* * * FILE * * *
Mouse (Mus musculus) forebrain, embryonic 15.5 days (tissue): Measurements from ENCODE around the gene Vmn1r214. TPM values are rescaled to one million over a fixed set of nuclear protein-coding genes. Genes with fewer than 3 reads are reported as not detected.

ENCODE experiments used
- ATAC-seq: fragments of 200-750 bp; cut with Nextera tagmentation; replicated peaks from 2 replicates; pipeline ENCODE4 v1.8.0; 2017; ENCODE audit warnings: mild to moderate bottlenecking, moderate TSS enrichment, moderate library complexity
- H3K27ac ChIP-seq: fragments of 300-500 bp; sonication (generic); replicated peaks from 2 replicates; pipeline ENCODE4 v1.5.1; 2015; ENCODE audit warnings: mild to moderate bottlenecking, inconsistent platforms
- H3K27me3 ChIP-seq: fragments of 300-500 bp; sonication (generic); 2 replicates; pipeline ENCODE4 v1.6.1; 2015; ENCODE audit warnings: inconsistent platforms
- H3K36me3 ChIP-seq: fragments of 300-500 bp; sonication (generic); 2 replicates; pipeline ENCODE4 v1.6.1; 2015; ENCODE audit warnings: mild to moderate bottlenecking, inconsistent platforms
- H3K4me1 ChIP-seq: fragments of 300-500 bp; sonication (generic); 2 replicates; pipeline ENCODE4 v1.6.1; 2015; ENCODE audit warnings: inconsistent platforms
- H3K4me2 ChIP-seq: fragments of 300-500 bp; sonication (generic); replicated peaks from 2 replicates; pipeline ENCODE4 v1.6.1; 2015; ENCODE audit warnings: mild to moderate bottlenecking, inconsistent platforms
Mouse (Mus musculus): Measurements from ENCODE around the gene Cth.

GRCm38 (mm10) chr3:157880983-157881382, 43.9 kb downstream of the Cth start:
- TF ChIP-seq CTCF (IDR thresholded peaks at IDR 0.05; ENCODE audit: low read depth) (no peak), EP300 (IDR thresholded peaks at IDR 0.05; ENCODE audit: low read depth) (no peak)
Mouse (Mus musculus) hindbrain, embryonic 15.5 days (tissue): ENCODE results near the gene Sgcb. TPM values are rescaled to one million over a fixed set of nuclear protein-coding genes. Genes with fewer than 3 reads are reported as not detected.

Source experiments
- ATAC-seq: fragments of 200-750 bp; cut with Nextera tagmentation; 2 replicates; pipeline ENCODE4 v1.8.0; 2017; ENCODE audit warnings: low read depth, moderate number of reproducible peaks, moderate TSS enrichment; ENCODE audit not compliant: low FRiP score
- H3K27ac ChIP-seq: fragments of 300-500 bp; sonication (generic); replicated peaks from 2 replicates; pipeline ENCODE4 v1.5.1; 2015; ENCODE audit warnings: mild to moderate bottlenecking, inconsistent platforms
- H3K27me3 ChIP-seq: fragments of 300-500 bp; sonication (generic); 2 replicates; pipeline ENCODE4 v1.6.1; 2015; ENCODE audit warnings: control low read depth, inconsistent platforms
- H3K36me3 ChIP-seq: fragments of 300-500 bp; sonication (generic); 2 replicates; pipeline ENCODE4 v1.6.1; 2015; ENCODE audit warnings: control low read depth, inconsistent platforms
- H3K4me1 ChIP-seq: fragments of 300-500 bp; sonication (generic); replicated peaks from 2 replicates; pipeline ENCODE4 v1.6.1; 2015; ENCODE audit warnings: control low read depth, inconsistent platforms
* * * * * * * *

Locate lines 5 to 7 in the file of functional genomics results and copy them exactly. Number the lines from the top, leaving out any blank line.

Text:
- H3K27me3 ChIP-seq: fragments of 300-500 bp; sonication (generic); 2 replicates; pipeline ENCODE4 v1.6.1; 2015; ENCODE audit warnings: inconsistent platforms
- H3K36me3 ChIP-seq: fragments of 300-500 bp; sonication (generic); 2 replicates; pipeline ENCODE4 v1.6.1; 2015; ENCODE audit warnings: mild to moderate bottlenecking, inconsistent platforms
- H3K4me1 ChIP-seq: fragments of 300-500 bp; sonication (generic); 2 replicates; pipeline ENCODE4 v1.6.1; 2015; ENCODE audit warnings: inconsistent platforms